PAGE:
When it comes to mirror lenses, the cons come with a one-two punch. The first punch is that they have a single fixed aperture. The sucker-punch is that mirror lenses are slow. How slow? Well, f/6.3 is considered fast, and most are f/8. Nikon made a super-fast 500mm f/5 Reflex-NIKKOR back in the early ’70s, and if you can find a clean used one—bully for you—snag it before I do! Nikon also used to produce a 1000mm f/11 Reflex-NIKKOR, which was a bear of a lens to shoot with, even when mounted on a tripod.
I should also warn you, mirror lenses tend to be about a half-stop slower than advertised and they vignette slightly toward the corners, but—IMHO—the vignetting invariably works in favor of the pictures these lenses capture.
The only other so-called downside of mirror lenses is an aesthetic issue having to do with donuts. Not the kind you dip in coffee, but the hollow circular twirls of light formed by out-of-focus specular highlights in the foreground and background of photographs taken with mirror lenses. These donuts are common to photographs taken with mirror lenses, which has to do with the way the light travels into and around the mirror system inside the lens barrel. Depending on one’s tastes, some find these circular highlights to be disturbing, but these are subjective qualifiers. From my experience the donuts usually work fine, sometimes they don’t, and in many cases they aren’t even an issue—they don’t exist.
Who Makes Mirror Lenses?
Back in the day, every camera manufacturer produced at least one mirror lens, usually in the 500mm range. These days there are only five manufacturers of mirror lenses, and three of these are one-and-the-same lens sold under different labels. Though most manufacturers have focused their R&D budgets on conventional telephoto lenses, the recently introduced Tokina SZX 400mm f/8 Reflex MF lens is available for most popular lens mounts, including T-mounts. What makes this lens so cool—aside from the fact it’s small enough to fit it in your coat pocket and costs less than $300, is that it can focus down to 45.3" (a 0.4x magnification ratio!), which is amazingly close for a 400mm lens.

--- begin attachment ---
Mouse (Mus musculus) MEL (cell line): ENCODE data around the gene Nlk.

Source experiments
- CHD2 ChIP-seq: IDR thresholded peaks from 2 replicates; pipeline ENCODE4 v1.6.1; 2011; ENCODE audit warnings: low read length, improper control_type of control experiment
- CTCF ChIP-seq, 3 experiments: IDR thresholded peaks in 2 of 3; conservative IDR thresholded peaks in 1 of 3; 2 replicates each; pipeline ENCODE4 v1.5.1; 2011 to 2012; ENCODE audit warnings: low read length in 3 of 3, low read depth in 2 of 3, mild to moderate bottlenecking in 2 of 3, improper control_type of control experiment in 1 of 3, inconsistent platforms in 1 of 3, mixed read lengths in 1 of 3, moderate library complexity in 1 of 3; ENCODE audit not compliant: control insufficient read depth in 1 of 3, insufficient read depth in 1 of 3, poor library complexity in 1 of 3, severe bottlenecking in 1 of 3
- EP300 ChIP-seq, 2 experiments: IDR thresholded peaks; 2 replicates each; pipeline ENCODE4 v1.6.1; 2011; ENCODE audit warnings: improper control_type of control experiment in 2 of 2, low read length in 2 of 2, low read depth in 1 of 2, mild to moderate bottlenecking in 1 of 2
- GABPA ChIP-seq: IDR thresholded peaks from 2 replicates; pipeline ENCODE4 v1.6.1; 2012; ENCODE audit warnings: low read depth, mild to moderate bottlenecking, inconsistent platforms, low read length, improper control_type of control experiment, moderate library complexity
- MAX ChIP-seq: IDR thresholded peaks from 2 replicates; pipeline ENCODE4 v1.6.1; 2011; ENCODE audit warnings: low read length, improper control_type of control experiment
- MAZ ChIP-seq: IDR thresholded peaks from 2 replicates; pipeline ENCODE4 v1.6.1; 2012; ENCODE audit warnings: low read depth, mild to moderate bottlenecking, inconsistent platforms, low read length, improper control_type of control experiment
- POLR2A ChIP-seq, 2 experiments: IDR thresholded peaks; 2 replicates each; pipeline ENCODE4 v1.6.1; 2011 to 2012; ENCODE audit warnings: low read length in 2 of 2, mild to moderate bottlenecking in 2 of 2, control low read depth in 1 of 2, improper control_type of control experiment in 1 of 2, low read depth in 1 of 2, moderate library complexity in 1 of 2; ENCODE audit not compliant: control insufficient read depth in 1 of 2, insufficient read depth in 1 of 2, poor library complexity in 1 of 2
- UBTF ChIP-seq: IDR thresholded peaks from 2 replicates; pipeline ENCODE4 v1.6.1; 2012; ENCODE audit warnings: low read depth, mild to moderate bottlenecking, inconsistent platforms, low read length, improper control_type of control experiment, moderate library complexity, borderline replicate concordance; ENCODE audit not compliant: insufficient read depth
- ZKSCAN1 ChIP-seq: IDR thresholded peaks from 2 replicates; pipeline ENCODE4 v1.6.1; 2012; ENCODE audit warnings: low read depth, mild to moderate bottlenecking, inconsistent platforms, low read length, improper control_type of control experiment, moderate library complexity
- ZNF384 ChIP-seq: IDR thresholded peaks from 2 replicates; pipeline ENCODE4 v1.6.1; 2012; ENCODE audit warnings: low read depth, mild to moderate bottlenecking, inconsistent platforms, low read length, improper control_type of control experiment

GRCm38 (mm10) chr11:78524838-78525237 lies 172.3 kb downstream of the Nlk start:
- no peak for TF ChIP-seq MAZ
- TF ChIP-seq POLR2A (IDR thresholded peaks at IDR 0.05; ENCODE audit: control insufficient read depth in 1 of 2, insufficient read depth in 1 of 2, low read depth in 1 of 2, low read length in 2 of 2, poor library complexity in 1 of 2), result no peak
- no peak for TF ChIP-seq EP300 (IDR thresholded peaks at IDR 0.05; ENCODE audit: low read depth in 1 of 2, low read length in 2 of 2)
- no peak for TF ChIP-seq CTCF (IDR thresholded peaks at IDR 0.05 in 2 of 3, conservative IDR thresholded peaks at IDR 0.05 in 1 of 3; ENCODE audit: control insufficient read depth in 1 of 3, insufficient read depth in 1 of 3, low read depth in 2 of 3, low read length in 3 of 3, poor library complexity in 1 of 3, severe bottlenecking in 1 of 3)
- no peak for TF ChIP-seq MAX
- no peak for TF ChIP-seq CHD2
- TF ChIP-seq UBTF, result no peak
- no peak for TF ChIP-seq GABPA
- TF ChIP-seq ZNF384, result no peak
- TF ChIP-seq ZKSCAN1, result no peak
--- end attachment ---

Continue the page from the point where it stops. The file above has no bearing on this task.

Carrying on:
Other manufacturers of mirror lenses include Bower, which produces a 500mm f/6.3 mirror lens in dedicated mounts, as well as a T-mount version for most major brands. Opteka produces a 500mm f/6.3 and a slightly slower 500mm f/8 mirror lens in a choice of lens mounts.
If you prefer a shorter focal length, Rokinon’s Reflex 300mm f/6.3 ED UMC CS is available in a wide choice of lens mounts, as is its kissing cousin—the Samyang Reflex 300mm f/6.3 ED UMCV CS mirror lens.
Though I’ve managed to capture some truly impressive photographs with mirror lenses under extremely challenging shooting conditions, I’ll be the first to tell you mirror lenses are not as sharp as their conventional telephoto counterparts. Are they sharp? Yes, they are, but they come in a close second to their faster counterparts containing glass elements. With that in mind, one of the most advanced pieces of combined technologies ever created by human beings is the Hubble Telescope, which happens to be a mirror lens. It’s a big one, but it’s a mirror lens, nonetheless.
Do you have any experience with mirror lenses? If so, what do you think of them, and—more importantly—what are your thoughts on donuts? Let us know in the Comments section, below.